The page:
Black people in Hamilton need to embrace and accept each other, historian says on Emancipation Day
Things that disconnect Black Canadians are what they can work on to connect with each other, historian says
Members of the Black community need to embrace each other as a way to make and maintain a deeper connection to their past, a historian and longtime Hamilton resident said Monday during an Emancipation Day event.
Evelyn 'Evie' Auchinvole was one of three panelists at an Afro Canadian Caribbean Association (ACCA) event to mark the day.
"I think from the get-go we have not really totally embraced each other," Auchinvole said.
"For some reason or another, whether it's because this group has come up from the Underground Railroad or this group has come over from England in the immigration, we haven't totally gelled together and accepted each other and had each other's backs.
"So, I think that that is a barrier that each one of us has to get over," she added.
MPs in the House of Commons voted last year to recognize Aug. 1 as Emancipation Day — the day in 1834 that the Slavery Abolition Act came into effect, freeing about 800,000 enslaved people in most British colonies.
During the Monday panel, Auchinvole said the things that disconnect Black Canadians are the things that they can work on to connect with each other.
"That is to really value each other, to value these stories, to value the ordinary things that would happen in our lives, that came to us through Black advice or Black hands," she said.
"I remember Tilly Johnson and her stall at the market, and she did a lot to try and keep her name up there. She had a very famous fight with city hall and her story should never be forgotten. So, those kinds of stories — keeping, recording them, gathering up all of the papers that are connected to them and archiving them so that they're available, so that people can see what it took for her to win her battle against city hall."
It seems to me that the curriculum for the K to 12 level, that it's really critical to have Black educators involved at a decision-making capacity at the school boards and at the ministry level.- Dr. Gary Warner, professor emeritus, McMaster University
Artist and scholar Camille Turner, who was also on the panel, says Black people need to value themselves.
"I think that is one of the most important things that needs to happen, because it's not just for us, it's for the future," she said.
Meanwhile, Dr. Gary Warner, who in the past taught courses at McMaster University on francophone literature and international development, said despite the valuable historical work that has been done by numerous scholars, and the stories that have been preserved by many people and groups, African-Canadian history is not fully integrated into mainstream Canadian history.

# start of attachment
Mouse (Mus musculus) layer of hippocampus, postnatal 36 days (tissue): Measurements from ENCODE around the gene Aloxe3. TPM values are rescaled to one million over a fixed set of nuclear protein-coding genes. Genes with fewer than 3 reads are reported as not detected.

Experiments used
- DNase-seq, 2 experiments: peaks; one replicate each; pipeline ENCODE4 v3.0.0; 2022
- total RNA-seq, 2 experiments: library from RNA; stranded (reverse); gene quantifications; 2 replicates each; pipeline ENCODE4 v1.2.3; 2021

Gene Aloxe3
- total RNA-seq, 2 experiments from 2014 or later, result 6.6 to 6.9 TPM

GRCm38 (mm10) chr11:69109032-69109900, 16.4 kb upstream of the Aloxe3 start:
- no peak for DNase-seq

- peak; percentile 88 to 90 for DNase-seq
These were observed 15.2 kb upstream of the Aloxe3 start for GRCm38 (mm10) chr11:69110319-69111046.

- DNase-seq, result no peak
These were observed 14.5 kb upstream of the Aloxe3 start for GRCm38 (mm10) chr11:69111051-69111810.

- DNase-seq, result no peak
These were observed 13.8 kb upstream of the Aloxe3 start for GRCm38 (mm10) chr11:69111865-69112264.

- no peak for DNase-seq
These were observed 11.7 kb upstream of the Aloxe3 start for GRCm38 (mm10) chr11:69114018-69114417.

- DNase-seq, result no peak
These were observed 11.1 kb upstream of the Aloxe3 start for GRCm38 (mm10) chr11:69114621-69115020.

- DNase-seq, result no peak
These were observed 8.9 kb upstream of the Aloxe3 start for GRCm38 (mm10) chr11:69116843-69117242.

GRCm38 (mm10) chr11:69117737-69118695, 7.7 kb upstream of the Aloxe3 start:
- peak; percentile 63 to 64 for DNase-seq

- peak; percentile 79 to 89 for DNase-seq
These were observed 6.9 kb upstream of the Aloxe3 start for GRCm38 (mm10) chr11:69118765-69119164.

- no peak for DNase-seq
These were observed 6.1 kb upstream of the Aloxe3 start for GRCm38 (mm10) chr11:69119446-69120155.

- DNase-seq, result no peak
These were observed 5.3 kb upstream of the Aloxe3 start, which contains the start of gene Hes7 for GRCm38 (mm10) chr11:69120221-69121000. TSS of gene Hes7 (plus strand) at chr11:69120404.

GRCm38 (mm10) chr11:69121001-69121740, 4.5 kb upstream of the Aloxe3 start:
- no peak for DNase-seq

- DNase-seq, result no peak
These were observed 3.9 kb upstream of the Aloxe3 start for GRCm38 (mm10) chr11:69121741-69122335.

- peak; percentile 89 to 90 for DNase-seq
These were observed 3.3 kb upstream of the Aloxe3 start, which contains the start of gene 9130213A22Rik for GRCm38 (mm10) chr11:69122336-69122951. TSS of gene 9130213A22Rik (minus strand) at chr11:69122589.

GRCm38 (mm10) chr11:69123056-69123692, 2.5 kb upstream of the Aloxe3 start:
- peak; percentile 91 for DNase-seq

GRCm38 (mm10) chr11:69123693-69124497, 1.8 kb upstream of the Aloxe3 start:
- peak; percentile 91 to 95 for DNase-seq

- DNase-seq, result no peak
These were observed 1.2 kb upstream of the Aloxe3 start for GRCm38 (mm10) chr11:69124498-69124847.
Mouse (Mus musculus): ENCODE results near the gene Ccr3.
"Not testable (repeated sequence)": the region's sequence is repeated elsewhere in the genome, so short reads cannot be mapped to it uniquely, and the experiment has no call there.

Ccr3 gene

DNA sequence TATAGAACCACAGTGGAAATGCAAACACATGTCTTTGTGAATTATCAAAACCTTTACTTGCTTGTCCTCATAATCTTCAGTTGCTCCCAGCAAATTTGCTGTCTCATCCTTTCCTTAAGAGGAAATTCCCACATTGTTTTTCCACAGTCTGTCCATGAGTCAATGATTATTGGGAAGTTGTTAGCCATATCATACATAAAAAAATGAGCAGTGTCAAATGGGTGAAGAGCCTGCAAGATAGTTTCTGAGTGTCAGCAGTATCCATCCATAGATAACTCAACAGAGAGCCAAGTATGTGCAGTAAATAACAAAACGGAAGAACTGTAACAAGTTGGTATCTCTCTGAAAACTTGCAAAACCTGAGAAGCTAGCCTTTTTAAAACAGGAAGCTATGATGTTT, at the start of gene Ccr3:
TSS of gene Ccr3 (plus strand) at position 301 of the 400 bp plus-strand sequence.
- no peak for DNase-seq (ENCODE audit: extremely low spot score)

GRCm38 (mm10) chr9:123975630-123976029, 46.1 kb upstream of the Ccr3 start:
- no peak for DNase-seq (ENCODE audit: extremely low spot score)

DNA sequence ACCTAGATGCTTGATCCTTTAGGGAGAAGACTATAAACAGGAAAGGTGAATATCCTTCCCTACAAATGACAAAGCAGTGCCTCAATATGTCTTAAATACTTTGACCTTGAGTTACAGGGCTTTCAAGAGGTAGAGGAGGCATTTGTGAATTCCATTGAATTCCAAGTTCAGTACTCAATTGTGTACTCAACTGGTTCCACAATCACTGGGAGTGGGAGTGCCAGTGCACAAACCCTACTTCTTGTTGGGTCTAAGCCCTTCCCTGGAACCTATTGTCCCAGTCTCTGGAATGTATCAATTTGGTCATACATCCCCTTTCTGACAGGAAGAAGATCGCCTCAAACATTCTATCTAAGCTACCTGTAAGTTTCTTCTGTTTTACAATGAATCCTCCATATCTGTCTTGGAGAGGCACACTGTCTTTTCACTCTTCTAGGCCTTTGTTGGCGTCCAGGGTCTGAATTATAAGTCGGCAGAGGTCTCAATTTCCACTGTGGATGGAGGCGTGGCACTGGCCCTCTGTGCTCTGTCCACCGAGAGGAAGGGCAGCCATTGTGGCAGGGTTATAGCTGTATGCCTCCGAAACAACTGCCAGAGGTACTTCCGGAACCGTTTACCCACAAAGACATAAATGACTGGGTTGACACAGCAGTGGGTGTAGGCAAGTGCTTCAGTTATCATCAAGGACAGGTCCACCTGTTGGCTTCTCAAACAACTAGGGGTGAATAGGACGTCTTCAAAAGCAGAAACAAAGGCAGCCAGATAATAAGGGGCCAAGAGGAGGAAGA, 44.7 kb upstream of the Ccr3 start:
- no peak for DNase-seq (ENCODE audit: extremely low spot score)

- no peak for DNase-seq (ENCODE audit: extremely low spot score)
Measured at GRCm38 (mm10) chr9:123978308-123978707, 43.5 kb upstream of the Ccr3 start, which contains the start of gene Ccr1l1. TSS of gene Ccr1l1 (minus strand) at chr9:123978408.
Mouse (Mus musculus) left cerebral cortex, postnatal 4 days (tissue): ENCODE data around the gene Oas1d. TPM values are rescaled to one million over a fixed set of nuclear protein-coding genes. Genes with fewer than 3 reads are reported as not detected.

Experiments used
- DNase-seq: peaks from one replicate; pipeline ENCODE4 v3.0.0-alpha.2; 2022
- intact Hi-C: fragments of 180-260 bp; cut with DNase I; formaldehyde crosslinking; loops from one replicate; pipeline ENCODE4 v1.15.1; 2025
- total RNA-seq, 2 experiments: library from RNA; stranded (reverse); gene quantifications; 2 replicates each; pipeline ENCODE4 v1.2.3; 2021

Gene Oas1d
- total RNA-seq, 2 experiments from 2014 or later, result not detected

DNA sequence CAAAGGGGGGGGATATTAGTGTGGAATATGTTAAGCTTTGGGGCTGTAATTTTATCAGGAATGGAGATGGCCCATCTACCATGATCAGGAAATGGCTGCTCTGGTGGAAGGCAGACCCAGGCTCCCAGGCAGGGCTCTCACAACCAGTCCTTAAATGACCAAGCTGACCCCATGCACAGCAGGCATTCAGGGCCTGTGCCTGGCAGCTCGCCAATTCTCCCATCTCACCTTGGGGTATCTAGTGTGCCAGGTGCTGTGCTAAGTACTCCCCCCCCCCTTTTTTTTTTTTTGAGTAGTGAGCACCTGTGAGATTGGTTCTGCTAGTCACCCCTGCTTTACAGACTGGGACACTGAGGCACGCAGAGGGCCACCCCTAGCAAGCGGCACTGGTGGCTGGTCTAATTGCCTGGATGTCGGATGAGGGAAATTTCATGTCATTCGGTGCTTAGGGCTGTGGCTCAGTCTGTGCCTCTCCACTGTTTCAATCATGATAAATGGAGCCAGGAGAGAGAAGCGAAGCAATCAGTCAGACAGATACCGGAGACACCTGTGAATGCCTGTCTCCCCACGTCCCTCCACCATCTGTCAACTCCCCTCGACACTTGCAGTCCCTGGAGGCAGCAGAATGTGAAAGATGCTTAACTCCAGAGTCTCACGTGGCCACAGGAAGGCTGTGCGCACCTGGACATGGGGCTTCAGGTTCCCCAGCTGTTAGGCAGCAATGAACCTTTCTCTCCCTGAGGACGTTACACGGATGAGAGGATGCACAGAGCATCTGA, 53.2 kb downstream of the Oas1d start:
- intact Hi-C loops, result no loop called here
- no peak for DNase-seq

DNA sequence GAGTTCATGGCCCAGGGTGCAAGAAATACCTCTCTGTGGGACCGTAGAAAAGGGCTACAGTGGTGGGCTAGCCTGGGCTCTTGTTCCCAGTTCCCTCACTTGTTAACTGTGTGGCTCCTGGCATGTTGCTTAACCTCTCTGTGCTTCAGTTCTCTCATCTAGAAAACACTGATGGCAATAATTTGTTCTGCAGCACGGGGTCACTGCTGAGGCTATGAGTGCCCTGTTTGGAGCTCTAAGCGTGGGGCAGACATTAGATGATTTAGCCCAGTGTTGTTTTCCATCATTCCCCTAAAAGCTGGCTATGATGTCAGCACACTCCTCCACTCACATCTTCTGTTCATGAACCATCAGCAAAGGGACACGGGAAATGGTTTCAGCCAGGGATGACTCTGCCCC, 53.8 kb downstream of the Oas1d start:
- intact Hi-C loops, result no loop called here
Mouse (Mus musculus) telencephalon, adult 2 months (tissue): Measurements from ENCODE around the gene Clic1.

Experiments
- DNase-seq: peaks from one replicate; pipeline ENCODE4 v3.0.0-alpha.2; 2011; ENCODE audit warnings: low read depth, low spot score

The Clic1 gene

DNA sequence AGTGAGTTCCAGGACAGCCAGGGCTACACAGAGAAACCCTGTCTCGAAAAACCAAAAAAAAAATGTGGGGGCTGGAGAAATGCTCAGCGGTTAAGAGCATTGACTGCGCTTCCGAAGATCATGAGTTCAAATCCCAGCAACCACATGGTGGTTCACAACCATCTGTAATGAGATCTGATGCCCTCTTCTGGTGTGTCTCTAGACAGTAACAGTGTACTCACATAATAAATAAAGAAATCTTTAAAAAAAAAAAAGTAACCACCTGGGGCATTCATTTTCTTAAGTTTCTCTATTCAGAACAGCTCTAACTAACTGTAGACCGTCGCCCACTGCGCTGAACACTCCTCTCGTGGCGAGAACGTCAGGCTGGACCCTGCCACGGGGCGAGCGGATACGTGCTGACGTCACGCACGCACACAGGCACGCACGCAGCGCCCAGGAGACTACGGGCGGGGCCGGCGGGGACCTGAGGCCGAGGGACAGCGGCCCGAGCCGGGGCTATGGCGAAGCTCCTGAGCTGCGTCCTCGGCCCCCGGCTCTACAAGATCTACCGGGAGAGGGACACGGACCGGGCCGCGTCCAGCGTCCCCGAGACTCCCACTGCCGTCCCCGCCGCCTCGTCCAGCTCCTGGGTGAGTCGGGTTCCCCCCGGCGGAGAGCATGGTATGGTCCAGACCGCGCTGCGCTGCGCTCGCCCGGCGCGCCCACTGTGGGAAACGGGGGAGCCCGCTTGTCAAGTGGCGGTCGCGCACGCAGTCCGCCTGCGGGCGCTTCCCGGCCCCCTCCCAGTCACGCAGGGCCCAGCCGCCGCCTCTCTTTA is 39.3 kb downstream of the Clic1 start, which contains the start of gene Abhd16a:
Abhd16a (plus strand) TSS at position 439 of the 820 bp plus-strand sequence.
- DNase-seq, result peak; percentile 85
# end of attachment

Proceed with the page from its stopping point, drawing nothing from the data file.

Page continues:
"I think that that is something that needs attention at different levels," said Warner, who has been active in the Hamilton community for more than 45 years on issues related to international development, poverty, human rights, immigration and social justice.
"For example, it seems to me that the curriculum for the K to 12 level, that it's really critical to have Black educators involved at a decision-making capacity at the school boards and at the ministry level to be able to influence the curriculum so that Black history is not Black History Month."
Monday's event, held virtually under the theme When The Lion Tell The Story, previewed a documentary being produced by the ACCA chronicling its 43-year history and some of its major achievements over the years.
According to the ACCA, the event was held "to inform the public of the vital role that Black Hamiltonians have played in shaping the community while revealing the truths of a history fraught with violence, racism, hardship, and perseverance."
ACCA president Evelyn Myrie paid homage to the more than 1.8 million Africans who died through the transatlantic slave trade.
"How can we not reflect on those individuals who have fought so vigilantly? They've fought in the Caribbean. They've fought in Haiti. They've fought in Canada. They've fought in the United States for our freedom," she said.
"It is befitting that we take a moment, not only today, but really as we traverse this journey we're on, to remember those people on whose shoulders we stand."
In his Emancipation Day message Prime Minister Justin Trudeau noted that even though slavery was abolished nearly 200 years ago, its effects continue to live on today.
"The legacy of systemic anti-Black racism is still embedded throughout our society, including in our institutions," he said.
"That's why today, on Emancipation Day, we pay tribute to the countless changemakers who have worked hard to ensure all members of Black communities in Canada can fully participate in society – it's thanks to their perseverance and resolve that we have made real progress toward creating a better future for all."